United Launch Alliance has been attempting to launch a spy satellite for the National Reconnaissance Office, valued at more than $1 billion, for quite a while now. On Tuesday evening, just hours before the company’s latest attempt to launch the large Delta IV Heavy booster, the mission was scrubbed again.
The weather at the launch site was far from optimal, but the mission was delayed due to a technical problem with the launch pad. What is notable is that this is now the third issue that the company, ULA, has experienced with its ground systems equipment at Space Launch Complex-37 in Cape Canaveral, Florida for this flight.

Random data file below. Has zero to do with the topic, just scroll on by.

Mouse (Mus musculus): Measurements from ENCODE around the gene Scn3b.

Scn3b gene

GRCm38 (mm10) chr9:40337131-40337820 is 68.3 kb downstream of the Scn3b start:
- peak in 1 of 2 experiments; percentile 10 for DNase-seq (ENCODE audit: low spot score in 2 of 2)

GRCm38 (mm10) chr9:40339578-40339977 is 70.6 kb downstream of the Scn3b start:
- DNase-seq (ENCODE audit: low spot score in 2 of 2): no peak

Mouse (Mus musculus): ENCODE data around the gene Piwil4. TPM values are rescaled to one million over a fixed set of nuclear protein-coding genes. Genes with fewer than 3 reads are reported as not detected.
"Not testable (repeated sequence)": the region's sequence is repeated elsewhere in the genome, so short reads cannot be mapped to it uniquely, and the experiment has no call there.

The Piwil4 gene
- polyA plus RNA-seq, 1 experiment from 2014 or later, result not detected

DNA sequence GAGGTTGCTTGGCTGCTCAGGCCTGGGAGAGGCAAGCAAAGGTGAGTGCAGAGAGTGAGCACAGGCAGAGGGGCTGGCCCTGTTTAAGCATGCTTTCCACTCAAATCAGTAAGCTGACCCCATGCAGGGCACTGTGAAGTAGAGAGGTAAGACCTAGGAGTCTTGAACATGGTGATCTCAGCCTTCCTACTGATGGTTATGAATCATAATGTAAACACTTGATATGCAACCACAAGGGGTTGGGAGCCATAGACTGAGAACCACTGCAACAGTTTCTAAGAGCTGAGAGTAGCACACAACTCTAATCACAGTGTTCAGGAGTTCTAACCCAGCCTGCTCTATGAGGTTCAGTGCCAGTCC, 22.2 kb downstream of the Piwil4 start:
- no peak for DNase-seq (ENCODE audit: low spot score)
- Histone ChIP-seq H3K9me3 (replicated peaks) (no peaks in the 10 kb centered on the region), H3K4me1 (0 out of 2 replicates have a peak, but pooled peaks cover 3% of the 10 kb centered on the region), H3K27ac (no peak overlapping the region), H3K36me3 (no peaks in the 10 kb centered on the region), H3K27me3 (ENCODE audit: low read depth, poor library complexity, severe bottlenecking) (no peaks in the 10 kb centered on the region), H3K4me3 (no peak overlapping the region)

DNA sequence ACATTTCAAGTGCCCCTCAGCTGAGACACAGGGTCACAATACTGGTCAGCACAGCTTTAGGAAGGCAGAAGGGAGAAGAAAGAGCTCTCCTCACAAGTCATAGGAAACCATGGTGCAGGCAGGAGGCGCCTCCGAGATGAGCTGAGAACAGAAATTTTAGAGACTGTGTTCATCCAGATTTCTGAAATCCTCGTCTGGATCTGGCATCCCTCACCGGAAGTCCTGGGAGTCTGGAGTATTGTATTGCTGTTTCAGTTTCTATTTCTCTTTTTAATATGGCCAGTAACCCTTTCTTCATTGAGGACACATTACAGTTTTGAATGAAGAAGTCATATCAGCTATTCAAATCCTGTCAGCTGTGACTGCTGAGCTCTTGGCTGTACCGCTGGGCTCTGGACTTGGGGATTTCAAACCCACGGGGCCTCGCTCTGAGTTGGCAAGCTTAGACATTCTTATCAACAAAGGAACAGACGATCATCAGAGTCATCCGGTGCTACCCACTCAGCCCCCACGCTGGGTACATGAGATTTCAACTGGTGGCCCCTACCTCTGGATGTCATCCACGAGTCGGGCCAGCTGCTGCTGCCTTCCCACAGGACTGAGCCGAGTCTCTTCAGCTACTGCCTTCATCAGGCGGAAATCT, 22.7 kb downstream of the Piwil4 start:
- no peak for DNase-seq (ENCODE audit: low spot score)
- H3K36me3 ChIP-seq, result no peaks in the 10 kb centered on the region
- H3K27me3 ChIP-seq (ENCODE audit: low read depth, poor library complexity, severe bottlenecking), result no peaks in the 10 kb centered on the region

The mission, dubbed NROL-44, was originally due to launch in June. When it was delayed until late August, military officials did not cite a reason for the schedule slip. However, on August 29, everything seemed nominal as the three-core rocket counted down to liftoff from its Florida-based launch pad. The countdown reached zero, the three main RS-68 engines ignited, and the launch conductor said, “Liftoff!”
But the rocket did not lift off. Instead, even as fires rose around the three cores, the rocket stayed put during a hotfire abort. This last-second scrub delayed the mission for a